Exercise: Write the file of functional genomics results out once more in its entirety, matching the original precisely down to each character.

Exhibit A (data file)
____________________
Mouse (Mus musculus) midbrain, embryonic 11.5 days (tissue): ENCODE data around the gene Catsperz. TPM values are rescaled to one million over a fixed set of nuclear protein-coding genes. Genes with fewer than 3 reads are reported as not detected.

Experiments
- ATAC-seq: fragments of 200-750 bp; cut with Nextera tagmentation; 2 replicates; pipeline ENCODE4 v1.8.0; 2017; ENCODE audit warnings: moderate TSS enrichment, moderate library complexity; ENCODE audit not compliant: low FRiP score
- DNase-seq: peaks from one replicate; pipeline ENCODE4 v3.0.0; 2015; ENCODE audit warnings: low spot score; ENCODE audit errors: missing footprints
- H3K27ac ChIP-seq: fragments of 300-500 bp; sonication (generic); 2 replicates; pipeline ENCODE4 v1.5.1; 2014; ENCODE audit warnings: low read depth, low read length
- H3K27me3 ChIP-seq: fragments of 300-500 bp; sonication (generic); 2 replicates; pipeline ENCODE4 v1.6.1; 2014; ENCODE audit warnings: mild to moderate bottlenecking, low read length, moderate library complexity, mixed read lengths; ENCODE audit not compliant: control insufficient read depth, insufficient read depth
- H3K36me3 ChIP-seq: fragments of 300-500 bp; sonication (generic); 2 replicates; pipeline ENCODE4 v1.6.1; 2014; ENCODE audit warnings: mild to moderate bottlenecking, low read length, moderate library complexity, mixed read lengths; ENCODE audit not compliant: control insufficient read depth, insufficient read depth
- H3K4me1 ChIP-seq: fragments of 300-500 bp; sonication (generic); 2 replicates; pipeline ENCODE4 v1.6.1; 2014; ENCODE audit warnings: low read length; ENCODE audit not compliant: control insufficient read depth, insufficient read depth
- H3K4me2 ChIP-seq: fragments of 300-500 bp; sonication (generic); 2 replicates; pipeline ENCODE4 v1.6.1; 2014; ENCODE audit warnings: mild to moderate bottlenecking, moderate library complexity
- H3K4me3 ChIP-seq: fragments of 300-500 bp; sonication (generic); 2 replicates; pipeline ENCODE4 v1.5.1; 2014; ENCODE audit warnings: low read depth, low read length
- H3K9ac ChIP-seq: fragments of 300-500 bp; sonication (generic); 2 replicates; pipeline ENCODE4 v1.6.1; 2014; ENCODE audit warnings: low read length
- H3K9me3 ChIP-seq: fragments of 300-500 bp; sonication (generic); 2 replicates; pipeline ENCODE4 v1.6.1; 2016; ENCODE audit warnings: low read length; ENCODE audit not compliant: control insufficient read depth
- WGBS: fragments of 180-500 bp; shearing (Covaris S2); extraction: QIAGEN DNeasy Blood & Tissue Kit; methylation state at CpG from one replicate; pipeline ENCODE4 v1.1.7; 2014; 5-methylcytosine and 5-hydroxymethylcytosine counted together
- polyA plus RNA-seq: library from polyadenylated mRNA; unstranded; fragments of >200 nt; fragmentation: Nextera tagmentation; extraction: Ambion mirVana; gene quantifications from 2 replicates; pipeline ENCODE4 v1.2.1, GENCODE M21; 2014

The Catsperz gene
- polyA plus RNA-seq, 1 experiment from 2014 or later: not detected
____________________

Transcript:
Mouse (Mus musculus) midbrain, embryonic 11.5 days (tissue): ENCODE data around the gene Catsperz. TPM values are rescaled to one million over a fixed set of nuclear protein-coding genes. Genes with fewer than 3 reads are reported as not detected.

Experiments
- ATAC-seq: fragments of 200-750 bp; cut with Nextera tagmentation; 2 replicates; pipeline ENCODE4 v1.8.0; 2017; ENCODE audit warnings: moderate TSS enrichment, moderate library complexity; ENCODE audit not compliant: low FRiP score
- DNase-seq: peaks from one replicate; pipeline ENCODE4 v3.0.0; 2015; ENCODE audit warnings: low spot score; ENCODE audit errors: missing footprints
- H3K27ac ChIP-seq: fragments of 300-500 bp; sonication (generic); 2 replicates; pipeline ENCODE4 v1.5.1; 2014; ENCODE audit warnings: low read depth, low read length
- H3K27me3 ChIP-seq: fragments of 300-500 bp; sonication (generic); 2 replicates; pipeline ENCODE4 v1.6.1; 2014; ENCODE audit warnings: mild to moderate bottlenecking, low read length, moderate library complexity, mixed read lengths; ENCODE audit not compliant: control insufficient read depth, insufficient read depth
- H3K36me3 ChIP-seq: fragments of 300-500 bp; sonication (generic); 2 replicates; pipeline ENCODE4 v1.6.1; 2014; ENCODE audit warnings: mild to moderate bottlenecking, low read length, moderate library complexity, mixed read lengths; ENCODE audit not compliant: control insufficient read depth, insufficient read depth
- H3K4me1 ChIP-seq: fragments of 300-500 bp; sonication (generic); 2 replicates; pipeline ENCODE4 v1.6.1; 2014; ENCODE audit warnings: low read length; ENCODE audit not compliant: control insufficient read depth, insufficient read depth
- H3K4me2 ChIP-seq: fragments of 300-500 bp; sonication (generic); 2 replicates; pipeline ENCODE4 v1.6.1; 2014; ENCODE audit warnings: mild to moderate bottlenecking, moderate library complexity
- H3K4me3 ChIP-seq: fragments of 300-500 bp; sonication (generic); 2 replicates; pipeline ENCODE4 v1.5.1; 2014; ENCODE audit warnings: low read depth, low read length
- H3K9ac ChIP-seq: fragments of 300-500 bp; sonication (generic); 2 replicates; pipeline ENCODE4 v1.6.1; 2014; ENCODE audit warnings: low read length
- H3K9me3 ChIP-seq: fragments of 300-500 bp; sonication (generic); 2 replicates; pipeline ENCODE4 v1.6.1; 2016; ENCODE audit warnings: low read length; ENCODE audit not compliant: control insufficient read depth
- WGBS: fragments of 180-500 bp; shearing (Covaris S2); extraction: QIAGEN DNeasy Blood & Tissue Kit; methylation state at CpG from one replicate; pipeline ENCODE4 v1.1.7; 2014; 5-methylcytosine and 5-hydroxymethylcytosine counted together
- polyA plus RNA-seq: library from polyadenylated mRNA; unstranded; fragments of >200 nt; fragmentation: Nextera tagmentation; extraction: Ambion mirVana; gene quantifications from 2 replicates; pipeline ENCODE4 v1.2.1, GENCODE M21; 2014

The Catsperz gene
- polyA plus RNA-seq, 1 experiment from 2014 or later: not detected